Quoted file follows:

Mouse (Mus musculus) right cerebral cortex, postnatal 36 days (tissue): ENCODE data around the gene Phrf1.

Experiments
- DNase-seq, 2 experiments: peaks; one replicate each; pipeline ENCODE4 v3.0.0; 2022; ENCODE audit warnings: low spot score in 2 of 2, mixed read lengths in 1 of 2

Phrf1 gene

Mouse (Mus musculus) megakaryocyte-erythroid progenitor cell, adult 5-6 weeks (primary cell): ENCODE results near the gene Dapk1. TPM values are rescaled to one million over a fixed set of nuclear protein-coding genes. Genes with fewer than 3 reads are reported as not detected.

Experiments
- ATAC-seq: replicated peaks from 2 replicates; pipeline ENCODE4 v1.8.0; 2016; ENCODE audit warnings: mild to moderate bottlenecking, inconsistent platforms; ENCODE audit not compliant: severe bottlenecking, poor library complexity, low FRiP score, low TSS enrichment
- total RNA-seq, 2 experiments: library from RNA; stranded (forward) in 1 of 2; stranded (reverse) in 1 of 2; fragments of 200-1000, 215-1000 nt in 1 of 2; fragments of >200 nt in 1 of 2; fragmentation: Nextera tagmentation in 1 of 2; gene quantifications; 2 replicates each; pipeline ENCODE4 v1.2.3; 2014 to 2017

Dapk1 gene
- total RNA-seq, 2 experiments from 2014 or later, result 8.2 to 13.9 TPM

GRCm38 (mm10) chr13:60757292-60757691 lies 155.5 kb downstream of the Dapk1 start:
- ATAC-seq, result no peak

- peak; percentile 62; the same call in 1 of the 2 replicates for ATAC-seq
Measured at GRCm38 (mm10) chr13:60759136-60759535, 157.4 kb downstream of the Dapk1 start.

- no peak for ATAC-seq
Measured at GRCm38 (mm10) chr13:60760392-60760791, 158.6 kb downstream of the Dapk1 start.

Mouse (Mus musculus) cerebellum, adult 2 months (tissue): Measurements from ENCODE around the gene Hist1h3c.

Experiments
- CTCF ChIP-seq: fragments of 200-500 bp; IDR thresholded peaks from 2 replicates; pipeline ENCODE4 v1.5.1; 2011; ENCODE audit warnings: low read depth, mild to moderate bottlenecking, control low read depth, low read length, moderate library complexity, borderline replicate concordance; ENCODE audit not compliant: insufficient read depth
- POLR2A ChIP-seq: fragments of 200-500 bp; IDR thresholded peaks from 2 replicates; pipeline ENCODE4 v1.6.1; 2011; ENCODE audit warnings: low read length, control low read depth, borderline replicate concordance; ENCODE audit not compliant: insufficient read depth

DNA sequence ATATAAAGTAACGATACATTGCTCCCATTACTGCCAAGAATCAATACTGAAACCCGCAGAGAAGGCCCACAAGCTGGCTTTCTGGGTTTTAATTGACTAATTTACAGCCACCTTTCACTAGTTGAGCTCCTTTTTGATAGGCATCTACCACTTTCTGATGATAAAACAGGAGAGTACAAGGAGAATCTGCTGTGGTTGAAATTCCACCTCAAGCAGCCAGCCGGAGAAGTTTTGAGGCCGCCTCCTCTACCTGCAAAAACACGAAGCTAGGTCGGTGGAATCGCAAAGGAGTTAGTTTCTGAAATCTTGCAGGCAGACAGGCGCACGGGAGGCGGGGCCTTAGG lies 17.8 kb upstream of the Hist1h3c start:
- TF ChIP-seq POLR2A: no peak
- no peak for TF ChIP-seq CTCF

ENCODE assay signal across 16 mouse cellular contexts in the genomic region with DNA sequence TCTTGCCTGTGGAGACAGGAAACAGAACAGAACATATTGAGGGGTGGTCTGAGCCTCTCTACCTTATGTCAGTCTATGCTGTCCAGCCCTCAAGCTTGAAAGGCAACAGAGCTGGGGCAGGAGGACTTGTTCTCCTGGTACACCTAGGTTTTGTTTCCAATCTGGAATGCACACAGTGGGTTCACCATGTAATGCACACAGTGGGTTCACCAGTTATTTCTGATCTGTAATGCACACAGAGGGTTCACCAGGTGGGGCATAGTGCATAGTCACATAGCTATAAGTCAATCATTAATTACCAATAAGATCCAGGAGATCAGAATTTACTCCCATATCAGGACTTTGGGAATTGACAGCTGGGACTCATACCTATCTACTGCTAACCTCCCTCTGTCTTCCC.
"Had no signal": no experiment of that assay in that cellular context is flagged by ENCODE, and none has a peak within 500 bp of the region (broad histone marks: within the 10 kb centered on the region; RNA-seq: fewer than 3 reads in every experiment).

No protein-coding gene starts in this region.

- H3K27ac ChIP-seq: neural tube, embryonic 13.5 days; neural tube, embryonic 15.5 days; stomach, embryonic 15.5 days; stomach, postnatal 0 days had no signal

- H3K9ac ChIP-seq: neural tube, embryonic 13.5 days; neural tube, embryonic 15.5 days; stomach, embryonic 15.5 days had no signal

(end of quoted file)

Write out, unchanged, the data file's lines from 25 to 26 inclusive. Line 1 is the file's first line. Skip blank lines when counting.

"Had no signal": no experiment of that assay in that cellular context is flagged by ENCODE, and none has a peak within 500 bp of the region (broad histone marks: within the 10 kb centered on the region; RNA-seq: fewer than 3 reads in every experiment).

No protein-coding gene starts in this region.